After months of review by regulators in the US, Europe, and Asia, Google’s purchase of Motorola Mobility has finally been approved and officially completed. Google, the world's most popular search engine and owner of the world's most popular mobile operating system now officially owns one of the hardware pioneers of the mobile industry. The question is, what happens now?
A Complex Situation
While Google’s 12.5 billion dollar purchase certainly brings a lot in the way of patent protection and hardware development for the Android platform, the route they could initially go with the company might not be exactly what you would expect. At first glance, you might be thinking:
“Google, a software company that has global marketshare for smartphones, now has their own hardware company! This is brilliant!”.
Unfortunately, it’s not that simple, and for a number of reasons. While it might make sense to use your own hardware company to optimize your own mobile software, Google must tread very carefully now. Samsung, the biggest Android manufacturer also depends on Android (for now) for their mobile devices. HTC, Sony, and LG do as well, and those are just the tier 1 companies that currently release devices regularly. Acer, Asus, Intel, Huawei, and lots of other companies also use/will use Android for their smartphones, and the last thing they want is for Google to play favorites when it comes to Android.
The Danger of Playing Favorites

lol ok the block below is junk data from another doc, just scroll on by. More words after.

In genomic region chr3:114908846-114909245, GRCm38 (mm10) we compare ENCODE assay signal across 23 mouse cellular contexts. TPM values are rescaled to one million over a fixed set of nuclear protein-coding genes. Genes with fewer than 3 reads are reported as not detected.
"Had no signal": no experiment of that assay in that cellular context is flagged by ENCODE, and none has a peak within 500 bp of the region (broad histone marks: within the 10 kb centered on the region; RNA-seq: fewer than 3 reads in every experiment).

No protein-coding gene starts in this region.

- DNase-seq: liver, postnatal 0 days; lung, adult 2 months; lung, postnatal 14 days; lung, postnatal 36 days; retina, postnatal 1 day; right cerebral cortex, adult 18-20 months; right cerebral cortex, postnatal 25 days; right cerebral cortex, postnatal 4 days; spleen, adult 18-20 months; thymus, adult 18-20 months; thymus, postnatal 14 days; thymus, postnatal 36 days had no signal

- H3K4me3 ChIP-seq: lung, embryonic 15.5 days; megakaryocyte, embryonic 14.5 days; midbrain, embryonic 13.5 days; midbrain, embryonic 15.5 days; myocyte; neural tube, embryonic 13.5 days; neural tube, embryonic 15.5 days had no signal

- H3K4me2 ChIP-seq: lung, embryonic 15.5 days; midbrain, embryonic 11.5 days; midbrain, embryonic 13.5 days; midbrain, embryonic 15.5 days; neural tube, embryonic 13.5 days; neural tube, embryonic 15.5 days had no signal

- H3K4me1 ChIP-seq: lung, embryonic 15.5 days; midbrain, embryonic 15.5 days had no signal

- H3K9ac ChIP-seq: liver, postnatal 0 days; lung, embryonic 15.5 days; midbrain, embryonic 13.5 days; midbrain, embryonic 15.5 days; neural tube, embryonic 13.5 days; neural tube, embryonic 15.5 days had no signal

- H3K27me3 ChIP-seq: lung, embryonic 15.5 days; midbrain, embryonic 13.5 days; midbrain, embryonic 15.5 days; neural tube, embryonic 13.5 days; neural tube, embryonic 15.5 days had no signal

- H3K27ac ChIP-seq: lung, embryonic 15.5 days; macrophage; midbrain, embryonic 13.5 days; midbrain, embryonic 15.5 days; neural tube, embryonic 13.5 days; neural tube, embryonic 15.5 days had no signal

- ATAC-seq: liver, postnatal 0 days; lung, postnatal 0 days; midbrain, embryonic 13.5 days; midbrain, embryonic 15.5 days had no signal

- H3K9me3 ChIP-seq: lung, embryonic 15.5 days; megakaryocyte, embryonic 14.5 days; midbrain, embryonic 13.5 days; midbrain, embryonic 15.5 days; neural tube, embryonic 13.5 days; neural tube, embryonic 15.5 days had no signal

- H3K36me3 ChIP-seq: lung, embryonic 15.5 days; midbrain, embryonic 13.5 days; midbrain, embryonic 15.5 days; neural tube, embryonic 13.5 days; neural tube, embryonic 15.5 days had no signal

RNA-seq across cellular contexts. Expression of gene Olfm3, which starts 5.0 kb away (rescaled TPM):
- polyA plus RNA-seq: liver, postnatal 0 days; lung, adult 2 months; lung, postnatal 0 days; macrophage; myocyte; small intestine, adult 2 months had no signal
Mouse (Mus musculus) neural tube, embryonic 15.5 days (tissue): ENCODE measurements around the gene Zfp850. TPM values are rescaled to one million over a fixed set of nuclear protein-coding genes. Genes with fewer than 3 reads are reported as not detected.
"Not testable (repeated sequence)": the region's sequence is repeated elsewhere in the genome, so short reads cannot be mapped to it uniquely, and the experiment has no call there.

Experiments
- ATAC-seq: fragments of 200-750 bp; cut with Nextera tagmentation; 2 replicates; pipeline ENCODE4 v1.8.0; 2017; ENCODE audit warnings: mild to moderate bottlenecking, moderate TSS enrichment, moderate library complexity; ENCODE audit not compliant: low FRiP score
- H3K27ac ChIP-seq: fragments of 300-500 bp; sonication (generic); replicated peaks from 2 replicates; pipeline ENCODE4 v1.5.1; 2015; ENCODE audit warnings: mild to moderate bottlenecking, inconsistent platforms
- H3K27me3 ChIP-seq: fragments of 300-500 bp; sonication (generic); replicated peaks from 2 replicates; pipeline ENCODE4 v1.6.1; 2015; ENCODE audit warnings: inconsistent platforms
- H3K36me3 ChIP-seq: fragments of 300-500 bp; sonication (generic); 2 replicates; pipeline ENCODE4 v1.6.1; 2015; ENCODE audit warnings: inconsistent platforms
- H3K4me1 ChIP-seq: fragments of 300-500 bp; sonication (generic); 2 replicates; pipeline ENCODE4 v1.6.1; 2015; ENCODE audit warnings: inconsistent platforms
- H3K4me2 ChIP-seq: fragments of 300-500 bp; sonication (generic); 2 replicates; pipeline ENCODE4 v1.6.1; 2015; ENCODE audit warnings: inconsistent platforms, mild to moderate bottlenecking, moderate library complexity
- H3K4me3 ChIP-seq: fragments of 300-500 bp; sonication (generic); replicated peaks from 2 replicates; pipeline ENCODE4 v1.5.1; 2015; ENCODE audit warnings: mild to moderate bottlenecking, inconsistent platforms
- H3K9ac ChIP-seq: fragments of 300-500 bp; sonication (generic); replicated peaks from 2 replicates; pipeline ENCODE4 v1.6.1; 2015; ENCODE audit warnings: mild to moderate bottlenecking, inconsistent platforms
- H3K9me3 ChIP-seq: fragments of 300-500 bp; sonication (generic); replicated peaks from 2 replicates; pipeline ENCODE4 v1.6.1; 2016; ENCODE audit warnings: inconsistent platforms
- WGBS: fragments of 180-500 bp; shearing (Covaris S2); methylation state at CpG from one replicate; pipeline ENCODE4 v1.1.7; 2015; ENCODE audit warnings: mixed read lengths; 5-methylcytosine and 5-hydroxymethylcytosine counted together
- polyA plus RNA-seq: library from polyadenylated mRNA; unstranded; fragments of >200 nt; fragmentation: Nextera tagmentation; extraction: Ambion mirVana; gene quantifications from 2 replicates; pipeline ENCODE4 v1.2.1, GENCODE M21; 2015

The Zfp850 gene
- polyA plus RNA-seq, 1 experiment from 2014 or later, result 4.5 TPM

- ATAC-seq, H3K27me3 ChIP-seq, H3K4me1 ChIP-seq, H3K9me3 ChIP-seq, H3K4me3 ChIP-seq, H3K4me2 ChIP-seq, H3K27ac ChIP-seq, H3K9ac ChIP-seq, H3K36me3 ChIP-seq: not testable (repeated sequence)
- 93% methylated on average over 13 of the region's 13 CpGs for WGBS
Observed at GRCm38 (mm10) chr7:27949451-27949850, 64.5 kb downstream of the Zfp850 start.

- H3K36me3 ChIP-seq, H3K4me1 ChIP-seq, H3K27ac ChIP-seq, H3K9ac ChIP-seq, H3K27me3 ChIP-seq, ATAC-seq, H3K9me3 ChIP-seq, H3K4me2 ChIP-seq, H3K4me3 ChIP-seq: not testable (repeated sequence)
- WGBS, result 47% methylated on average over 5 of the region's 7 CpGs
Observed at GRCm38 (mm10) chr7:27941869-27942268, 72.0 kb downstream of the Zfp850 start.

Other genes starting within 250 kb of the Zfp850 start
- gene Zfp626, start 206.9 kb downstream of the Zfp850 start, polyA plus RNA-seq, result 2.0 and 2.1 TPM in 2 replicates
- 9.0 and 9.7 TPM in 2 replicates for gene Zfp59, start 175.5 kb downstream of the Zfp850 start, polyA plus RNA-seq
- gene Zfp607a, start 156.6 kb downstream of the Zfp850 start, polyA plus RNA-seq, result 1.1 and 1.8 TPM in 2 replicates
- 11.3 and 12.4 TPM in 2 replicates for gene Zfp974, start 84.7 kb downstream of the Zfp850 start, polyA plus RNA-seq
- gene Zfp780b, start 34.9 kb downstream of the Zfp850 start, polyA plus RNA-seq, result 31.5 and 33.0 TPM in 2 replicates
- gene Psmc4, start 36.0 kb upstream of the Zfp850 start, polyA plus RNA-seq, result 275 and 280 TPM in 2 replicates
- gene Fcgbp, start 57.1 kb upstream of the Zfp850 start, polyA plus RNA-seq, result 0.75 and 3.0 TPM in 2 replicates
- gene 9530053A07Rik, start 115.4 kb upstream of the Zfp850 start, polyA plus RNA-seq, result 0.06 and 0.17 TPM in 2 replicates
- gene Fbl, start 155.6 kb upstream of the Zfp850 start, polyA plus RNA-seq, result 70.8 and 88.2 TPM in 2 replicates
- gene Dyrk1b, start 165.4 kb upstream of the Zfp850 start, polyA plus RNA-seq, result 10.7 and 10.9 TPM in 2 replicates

If that were to happen, Samsung for example (who sell hands down more Android devices than all other manufacturers) might just say “***k you Google” and develop their own mobile operating system. After all, they have the mass majority of Android phone buyers in their left pocket, and market aggressively enough to carry over a big portion of Galaxy series owners if they had too. What’s to stop HTC or LG from doing the same?
Google does have options though, and their latest move in changing their Android strategy by pushing out multiple Nexus devices is a great first step. Basically, if Google does decide to have a flagship Nexus device for Sammy, Moto, HTC, LG, and Sony, and if they would all be sold directly through the Google Play Store worldwide, not only is it good for Google, but good for OEMs. This way, they all have a Nexus device running stock Android, which makes updating their other devices easier and provides consumers with more choice. Because of that, Google could certainly use Motorola to finally develop a Nexus phone with software optimized for their own hardware, as they aren’t playing favorites with their source code if everyone receives it at the same time (why do I have a feeling it won't be that simple?).
The Next Level
For me, this represents a huge chance for the next evolutionary phase of Android, as they are now for the first time on a level playing field with Apple in terms of development. That being said, Google will have to play it safe for a while to keep OEMs calm, so I wouldn’t expect anything too major coming directly from Motorola in 2012. Lots of people disagree with me on this, but I strongly believe that patents wasn’t the only reason Google spent 12.5 billion on this company. Of COURSE they're going to use them. Google not using a mobile hardware manufacturer for Android is like McDonalds buying a 12.5 billion dollar tomato farm, but then still depending on everyone else to send tomatoes to put on their Big Macs. Doesn’t make much sense does it?
If all OEMs do indeed get a Nexus phone this year, my money is on the Motorola Nexus device. Whether the public will see it that way is yet to be seen.
What do you guys think? Will Google use Moto to their full potential, or will they act like they didn’t just spend 12.5 billion dollars on a hardware company?
Let us know what you think in the comments below!
Picture credits: www.enter.co